In the lead-up to our monstrous Talking Writing, Nyssa Harkness tells us why she loves zombies. She’ll be joining Kate Forsyth and Matt Finch on Thursday 26 October to discuss monsters and villians in kid’s and YA fiction.
What are some monsters, baddies or villains you’ve come across in kids and YA fiction that made an impression on you, and why?
One of them was definitely The Enemy by Charlie Higson. It’s a world where the adults have turned into zombies. I love the idea of the adult as an enemy to children, and the complete reversal of the power structures of society. Children’s literature has sometimes been accused of romanticising childhood innocence, and these sorts of texts leave the children high and dry – those who were the very people who protected them are now their most dangerous enemy. It’s up to the kids to reestablish some sort of society and protect what is left of humanity. A lot of children’s texts give power back to children in some fashion, but I think this was particularly stark.
Some of the other baddies I rather like in YA fiction are not really a single being, but the whole structure of society as an enemy to humanity and the protagonist, and it seeks to wash away any uniqueness and individuality they have. In particular, Feed by M T Anderson and Uglies by Scott Westerfeld. I love these sorts of dystopias that are set up in such a way that the perspective you are reading is that the society is completely normal. These protagonists didn’t experience any disaster or massive changes. In Feed, it’s normal to Titus that everyone gets a chip in their head that connects them straight to the internet, where to the reader, it’s a massively changed society built on rabid consumerism. For Tally in Uglies, she knows that on everyone’s 16th birthday, they become a Pretty – they undergo plastic surgery to become beautiful and go live in New Pretty Town where they will party every night, but for us reading it, that society quickly becomes a nightmare.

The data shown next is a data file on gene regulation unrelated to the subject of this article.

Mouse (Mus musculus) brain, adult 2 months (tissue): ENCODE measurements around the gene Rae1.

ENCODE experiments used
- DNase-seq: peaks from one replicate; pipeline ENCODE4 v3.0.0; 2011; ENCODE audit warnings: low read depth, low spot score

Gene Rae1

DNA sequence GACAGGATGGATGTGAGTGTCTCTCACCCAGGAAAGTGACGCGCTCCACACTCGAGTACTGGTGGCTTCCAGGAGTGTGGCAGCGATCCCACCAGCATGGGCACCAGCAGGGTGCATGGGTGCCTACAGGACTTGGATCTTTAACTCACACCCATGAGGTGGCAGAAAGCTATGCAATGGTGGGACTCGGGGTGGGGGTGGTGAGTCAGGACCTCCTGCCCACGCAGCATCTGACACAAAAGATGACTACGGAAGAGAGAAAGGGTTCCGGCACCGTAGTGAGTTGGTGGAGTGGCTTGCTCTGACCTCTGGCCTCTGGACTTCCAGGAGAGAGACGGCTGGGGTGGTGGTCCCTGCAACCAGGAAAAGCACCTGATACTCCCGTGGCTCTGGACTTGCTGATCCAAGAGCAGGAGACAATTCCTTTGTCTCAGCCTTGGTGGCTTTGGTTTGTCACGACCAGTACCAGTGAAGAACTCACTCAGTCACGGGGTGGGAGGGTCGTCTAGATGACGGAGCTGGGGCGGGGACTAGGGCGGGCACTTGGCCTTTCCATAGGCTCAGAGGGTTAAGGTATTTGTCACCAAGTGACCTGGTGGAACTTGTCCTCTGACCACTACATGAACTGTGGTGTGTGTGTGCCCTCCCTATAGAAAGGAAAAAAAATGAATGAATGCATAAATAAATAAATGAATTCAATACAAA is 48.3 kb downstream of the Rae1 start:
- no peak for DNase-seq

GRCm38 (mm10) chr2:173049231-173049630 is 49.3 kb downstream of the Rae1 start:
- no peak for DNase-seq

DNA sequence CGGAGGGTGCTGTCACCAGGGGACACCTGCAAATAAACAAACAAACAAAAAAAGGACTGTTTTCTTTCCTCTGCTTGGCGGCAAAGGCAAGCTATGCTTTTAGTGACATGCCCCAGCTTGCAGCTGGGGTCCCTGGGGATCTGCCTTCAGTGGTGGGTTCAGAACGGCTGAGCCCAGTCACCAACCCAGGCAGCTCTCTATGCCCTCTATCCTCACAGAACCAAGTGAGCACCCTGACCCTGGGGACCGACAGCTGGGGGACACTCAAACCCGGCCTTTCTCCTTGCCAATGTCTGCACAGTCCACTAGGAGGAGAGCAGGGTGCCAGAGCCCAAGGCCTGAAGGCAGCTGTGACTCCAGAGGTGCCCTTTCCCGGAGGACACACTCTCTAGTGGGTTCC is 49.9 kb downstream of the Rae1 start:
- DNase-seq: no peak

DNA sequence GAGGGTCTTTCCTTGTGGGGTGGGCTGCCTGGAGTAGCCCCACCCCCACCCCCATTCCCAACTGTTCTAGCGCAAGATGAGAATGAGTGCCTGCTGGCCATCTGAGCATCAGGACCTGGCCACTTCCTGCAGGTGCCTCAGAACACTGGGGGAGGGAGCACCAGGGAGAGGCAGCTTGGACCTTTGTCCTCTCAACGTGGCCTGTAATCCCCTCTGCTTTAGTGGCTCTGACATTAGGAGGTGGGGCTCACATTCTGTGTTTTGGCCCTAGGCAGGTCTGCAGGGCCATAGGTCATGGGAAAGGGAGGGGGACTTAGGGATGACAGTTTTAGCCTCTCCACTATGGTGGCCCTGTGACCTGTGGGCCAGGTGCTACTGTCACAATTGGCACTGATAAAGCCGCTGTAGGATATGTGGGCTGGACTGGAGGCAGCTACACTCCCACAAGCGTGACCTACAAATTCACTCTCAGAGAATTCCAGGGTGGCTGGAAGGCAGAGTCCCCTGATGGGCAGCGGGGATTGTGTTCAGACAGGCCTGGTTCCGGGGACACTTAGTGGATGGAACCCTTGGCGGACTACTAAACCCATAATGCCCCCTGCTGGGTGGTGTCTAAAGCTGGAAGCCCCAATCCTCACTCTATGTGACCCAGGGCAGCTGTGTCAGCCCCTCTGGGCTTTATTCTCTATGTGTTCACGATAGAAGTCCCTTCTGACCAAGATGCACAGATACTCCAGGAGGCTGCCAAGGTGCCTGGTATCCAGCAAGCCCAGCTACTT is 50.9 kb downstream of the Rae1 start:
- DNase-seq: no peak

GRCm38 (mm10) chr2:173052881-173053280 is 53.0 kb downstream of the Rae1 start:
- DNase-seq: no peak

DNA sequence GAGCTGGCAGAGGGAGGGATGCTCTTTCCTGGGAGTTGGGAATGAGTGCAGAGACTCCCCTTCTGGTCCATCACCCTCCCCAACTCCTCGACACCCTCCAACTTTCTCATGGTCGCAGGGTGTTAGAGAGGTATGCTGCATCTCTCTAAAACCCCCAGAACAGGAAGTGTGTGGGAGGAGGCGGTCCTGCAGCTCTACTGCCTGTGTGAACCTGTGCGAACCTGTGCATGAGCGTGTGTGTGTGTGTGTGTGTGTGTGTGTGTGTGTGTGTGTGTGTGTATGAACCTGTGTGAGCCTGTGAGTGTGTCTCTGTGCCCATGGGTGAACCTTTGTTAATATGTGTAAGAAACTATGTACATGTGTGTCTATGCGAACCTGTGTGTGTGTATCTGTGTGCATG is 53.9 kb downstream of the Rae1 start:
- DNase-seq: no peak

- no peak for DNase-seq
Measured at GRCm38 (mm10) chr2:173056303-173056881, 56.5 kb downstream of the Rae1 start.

You’re currently studying for your Masters of Research. Can you tell us a little more about your work on zombies, YA fiction and zombie romance?
I love zombies. They are a great villain because there’s nothing to negotiate with, no central way to bringing them down. They have the ultimate reason to kill: to survive. They are unstoppable. Hence why it was a bit weird finding zombies featuring in romances! They don’t have a history of being sexy at all, like the vampire. They are plain gross and no one would consider it possible to have any sort of relationship with them. So why do these texts exist? (I’m not a fan of blaming everything on Twilight.)
One of the main themes that I picked up on in a few of these books is the discrimination faced by the zombies. This is especially strong in the Generation Dead series by Daniel Waters, where not only are zombies called names, but they are the target of real hate crimes, and the law is yet to catch up with things like “is it really murder to kill someone already dead?”. In some films as well (not necessarily romantic), viewers are asked to sympathise with the monsters, and their struggle for recognition is considered reminiscent of the fight for civil rights.
Zombies being reflective of racial tensions is not new; they were originally misappropriated from Haitian beliefs and went straight into the Hollywood machine, so they are the ultimate monster of colonialism. I want to examine how we went from that to zombies as a love interest.
Zombies have become quite ubiquitous in film, TV and games lately. Why do you think that is? Is it a fear of being devoured, a reaction to global financial upheavals, a fear of slavery… all of the above? None of the above?
There are a lot of theories out there about this, and the representations change across time (while there are some scholars who examine or try to predict the author’s intent, part of the theoretical basis of a lot of the works I read are that all texts are cultural artefacts and infused with ideology – whether intentional or not). Of the more recent works, there is the slavery of modern day life (Shaun of the Dead), dangers of fast food (28 Days Later), 9/11 and terrorism (various, but includes Resident Evil), the bare life of refugees (Land of the Dead) or the all-consuming capitalism (Dawn of the Dead).
That’s the beauty of zombies, they are so malleable. Where vampires and werewolves and other monsters have hundreds of years of folklore, the American zombie is only quite young and came into the Western world without an extensive literary tradition behind it.